For Soccer Ventures, the investment fund backed by Philadelphia Union co-owner Richie Graham, has made its first acquisitions: a pair of companies that cater to Hispanic soccer communities in the U.S.
The group bought Alianza de Futbol, which operates clinics, leagues and tournaments outside of the structured U.S. Soccer ecosystem, and JUGOtv, its content studio and media arm. Both were previously owned by billionaire Stephen Ross’s Relevent Sports.
A $50 million fund, For Soccer Ventures wants to create a one-stop platform for anyone involved in the sport in the U.S., from the national teams and Major League Soccer all the way through youth academies and local leagues. To do that successfully, it’s imperative to embrace and involve the country’s Hispanic soccer communities.
Football star Laurent Duvernay-Tardif has earned accolades on the field and his medical degree off it. But when his own body broke down, he turned to Emovi’s revolutionary KneeKG to get his playing career back on track.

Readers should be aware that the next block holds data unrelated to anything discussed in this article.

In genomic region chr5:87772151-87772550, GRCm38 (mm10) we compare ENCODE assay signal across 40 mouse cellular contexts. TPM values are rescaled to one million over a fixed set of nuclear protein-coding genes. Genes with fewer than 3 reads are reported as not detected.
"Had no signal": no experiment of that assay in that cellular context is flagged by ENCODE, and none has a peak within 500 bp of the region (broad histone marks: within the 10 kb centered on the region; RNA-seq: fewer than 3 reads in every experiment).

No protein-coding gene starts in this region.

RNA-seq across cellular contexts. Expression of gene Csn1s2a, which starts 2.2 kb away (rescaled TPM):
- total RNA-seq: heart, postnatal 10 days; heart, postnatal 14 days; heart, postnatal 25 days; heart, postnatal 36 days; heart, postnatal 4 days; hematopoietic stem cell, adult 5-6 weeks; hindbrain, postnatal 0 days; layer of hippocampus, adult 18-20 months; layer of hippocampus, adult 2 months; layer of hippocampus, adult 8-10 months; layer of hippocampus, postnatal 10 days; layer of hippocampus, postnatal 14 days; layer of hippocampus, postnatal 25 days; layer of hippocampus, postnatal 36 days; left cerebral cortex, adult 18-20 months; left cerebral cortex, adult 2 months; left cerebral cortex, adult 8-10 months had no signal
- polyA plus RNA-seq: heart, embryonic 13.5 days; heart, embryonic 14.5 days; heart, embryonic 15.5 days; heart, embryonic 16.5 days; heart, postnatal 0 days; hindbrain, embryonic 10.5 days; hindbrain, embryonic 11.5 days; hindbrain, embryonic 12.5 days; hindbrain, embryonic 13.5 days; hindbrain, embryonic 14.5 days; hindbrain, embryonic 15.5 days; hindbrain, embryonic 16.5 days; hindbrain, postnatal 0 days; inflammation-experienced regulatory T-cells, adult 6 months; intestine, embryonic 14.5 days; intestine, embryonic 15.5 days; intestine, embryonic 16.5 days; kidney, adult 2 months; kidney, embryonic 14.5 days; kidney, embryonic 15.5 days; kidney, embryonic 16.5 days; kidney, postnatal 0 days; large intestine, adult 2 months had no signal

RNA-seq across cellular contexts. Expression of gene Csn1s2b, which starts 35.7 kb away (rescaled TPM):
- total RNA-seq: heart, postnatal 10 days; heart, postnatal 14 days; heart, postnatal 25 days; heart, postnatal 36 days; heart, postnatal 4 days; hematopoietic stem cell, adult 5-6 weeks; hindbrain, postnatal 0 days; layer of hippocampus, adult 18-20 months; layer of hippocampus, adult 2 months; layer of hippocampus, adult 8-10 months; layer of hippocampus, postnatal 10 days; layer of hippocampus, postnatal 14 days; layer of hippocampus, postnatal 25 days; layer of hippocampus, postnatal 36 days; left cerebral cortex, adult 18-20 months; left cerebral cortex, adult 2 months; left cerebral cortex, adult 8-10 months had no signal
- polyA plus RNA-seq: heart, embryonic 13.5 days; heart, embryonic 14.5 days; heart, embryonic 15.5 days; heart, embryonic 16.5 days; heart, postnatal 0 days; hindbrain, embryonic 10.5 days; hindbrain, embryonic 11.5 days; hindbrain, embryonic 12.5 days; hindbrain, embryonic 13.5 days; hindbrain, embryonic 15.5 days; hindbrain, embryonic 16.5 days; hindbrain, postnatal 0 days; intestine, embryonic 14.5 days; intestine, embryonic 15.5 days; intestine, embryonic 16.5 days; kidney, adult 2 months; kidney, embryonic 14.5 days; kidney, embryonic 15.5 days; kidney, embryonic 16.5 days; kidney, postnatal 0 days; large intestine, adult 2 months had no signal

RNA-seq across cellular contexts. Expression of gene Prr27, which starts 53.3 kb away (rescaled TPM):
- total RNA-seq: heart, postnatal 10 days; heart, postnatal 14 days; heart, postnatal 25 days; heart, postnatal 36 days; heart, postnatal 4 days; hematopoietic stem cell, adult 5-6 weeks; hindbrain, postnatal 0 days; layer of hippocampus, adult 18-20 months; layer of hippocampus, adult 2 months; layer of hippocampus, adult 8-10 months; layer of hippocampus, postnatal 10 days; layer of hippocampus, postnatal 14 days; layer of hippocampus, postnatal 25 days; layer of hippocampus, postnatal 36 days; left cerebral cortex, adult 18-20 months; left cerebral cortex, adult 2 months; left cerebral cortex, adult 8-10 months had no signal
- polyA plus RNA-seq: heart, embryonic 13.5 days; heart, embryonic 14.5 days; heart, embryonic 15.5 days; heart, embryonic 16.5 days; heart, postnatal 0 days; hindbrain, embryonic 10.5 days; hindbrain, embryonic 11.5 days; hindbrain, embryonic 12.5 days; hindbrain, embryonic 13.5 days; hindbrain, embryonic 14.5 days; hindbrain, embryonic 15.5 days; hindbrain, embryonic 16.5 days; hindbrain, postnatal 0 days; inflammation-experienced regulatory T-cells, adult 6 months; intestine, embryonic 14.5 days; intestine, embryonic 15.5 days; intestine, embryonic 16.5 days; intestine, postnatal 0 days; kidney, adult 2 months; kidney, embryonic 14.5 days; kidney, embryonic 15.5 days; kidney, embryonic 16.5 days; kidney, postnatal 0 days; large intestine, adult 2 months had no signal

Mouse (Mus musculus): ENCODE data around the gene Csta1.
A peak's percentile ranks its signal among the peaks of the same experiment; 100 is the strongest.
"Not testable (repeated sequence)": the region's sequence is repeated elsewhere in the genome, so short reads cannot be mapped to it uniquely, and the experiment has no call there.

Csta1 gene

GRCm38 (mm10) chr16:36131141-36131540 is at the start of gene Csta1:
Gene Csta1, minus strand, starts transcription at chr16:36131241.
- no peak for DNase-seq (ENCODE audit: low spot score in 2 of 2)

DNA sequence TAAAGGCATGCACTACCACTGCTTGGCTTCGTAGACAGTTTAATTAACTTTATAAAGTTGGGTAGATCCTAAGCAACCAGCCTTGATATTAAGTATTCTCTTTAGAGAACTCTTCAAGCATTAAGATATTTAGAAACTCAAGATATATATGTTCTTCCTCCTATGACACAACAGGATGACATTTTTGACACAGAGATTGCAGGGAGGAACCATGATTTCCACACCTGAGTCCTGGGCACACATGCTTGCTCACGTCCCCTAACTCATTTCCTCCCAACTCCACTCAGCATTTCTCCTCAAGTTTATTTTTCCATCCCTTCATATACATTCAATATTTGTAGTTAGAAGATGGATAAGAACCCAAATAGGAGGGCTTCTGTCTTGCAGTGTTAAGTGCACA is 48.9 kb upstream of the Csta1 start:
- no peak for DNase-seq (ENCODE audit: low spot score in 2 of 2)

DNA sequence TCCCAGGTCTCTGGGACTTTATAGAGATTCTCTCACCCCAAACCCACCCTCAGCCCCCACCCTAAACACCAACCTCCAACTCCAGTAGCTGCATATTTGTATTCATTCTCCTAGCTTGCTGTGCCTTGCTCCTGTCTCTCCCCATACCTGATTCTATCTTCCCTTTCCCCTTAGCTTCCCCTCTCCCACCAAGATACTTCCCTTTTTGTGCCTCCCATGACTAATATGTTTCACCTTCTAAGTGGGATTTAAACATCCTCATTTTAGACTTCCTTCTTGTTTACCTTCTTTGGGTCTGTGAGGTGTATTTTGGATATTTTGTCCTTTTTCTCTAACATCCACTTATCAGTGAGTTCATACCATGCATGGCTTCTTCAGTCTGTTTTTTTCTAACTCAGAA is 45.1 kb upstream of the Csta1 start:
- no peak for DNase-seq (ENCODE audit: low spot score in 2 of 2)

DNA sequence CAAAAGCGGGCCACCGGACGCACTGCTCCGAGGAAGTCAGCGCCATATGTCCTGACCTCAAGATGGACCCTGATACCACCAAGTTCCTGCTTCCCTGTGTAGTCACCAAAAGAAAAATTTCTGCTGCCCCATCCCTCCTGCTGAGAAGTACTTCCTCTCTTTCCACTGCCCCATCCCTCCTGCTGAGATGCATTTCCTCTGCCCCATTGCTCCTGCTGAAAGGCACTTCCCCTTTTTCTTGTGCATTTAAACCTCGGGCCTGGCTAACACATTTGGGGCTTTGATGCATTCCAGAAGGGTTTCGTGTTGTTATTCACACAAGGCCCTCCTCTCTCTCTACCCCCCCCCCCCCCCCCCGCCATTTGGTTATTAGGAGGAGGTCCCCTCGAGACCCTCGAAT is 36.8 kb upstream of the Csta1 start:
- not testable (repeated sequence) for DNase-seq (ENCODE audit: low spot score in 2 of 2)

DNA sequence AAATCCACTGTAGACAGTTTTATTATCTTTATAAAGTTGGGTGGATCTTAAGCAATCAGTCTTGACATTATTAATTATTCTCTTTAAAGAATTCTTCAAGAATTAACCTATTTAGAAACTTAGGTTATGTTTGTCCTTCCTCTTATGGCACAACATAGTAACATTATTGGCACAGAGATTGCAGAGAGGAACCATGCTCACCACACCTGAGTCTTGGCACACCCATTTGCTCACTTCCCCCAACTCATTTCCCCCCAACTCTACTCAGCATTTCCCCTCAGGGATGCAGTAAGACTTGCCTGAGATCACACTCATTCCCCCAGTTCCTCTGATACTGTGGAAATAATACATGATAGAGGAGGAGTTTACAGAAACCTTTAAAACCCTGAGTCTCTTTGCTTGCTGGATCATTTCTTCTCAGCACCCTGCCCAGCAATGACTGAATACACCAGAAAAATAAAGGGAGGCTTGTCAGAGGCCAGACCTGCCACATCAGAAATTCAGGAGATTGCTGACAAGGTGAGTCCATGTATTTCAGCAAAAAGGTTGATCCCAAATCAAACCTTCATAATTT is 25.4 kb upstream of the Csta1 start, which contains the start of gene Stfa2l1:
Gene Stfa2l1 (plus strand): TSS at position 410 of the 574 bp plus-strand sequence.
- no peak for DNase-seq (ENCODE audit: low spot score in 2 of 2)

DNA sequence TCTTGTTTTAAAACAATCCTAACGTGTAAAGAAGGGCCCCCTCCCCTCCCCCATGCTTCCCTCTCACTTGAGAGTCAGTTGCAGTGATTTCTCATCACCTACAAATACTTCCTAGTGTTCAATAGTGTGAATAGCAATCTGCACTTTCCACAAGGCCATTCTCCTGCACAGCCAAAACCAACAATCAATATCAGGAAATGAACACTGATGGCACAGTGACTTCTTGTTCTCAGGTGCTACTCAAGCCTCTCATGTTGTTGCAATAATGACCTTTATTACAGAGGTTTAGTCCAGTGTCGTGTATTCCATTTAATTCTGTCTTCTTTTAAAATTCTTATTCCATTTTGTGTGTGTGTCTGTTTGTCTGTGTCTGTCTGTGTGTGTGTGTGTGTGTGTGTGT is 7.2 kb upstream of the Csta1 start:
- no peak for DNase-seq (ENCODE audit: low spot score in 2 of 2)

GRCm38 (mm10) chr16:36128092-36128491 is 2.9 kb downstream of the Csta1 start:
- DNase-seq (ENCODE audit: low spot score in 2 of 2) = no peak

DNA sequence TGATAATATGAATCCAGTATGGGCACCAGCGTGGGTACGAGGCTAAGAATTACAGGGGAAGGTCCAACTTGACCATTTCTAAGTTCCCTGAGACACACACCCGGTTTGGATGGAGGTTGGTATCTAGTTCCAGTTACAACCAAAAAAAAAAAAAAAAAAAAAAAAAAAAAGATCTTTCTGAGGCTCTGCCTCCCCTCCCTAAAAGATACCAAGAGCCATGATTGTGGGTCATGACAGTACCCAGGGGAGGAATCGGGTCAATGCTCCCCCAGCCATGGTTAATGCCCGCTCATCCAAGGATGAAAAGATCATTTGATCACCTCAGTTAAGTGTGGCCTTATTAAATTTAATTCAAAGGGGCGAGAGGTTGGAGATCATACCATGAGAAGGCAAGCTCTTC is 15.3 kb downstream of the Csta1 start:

… Archinisis is a startup based in Switzerland and they are focused on helping elite athletes achieve optimal performance through objective data and personalised training. They do that by using a wearable sensor (IMU) to capture movement data of an athlete during training/testing. Then upon uploading that data to the Archinisis platform, it crunches all that data and provides the coach with relevant performance metrics and useful visualisation of data. This means coaches can keep track of their athletes’ training, know how they are improving, identify where they need improving and plan out appropriate next steps. A key advantage of this system is the efficiency in getting the useful insights rather than spending too much time analysing data and comparing with video capture. Currently, their off-the-shelf performance analysis solutions cater to four sports, including Alpine Skiing, Biathlon (winter sport), Cross-Country Skiing and Track & Field. Besides that, the Archinisis team also provides additional services such as on-site performance analysis and custom algorithm development for people with different requirements.